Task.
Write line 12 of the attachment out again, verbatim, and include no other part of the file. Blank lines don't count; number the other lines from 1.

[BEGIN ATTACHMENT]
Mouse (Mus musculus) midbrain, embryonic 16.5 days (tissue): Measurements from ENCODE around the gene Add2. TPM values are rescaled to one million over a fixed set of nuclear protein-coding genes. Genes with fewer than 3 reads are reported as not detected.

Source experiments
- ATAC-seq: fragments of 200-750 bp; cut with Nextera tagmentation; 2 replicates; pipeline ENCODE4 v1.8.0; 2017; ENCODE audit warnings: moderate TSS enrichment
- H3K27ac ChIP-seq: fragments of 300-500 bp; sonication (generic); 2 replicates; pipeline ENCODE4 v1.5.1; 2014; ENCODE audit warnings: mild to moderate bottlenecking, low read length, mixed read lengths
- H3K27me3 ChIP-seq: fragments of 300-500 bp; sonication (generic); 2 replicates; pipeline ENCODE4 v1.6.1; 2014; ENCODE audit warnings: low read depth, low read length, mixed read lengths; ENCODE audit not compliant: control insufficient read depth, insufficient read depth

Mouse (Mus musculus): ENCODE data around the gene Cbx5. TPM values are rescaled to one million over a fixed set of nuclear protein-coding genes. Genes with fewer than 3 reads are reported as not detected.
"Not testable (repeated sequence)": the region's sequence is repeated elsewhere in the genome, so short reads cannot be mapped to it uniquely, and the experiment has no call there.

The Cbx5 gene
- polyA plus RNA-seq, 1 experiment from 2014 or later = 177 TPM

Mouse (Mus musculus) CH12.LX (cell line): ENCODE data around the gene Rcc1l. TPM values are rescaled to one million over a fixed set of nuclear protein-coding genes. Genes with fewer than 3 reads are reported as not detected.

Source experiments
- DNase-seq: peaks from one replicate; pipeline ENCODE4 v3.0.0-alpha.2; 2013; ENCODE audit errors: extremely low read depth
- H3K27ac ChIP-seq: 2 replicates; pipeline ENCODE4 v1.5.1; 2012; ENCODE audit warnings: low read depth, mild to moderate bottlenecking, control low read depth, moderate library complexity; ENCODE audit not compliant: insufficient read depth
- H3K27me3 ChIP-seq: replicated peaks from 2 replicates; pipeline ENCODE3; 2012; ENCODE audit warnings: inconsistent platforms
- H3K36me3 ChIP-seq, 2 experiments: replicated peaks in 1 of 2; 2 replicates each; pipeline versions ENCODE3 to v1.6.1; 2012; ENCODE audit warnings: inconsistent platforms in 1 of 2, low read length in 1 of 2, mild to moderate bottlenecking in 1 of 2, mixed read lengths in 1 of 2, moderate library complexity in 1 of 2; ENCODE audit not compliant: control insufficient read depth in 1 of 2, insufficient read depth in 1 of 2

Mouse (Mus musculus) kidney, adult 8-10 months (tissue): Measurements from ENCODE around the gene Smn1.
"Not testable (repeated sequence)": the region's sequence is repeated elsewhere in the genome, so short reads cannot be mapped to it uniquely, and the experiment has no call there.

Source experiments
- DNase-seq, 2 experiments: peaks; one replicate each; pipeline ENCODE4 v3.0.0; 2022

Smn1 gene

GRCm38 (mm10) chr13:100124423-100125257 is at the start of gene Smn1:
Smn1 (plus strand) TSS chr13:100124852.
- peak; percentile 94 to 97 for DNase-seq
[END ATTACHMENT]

- DNase-seq: peaks from one replicate; pipeline ENCODE4 v3.0.0-alpha.2; 2013; ENCODE audit errors: extremely low read depth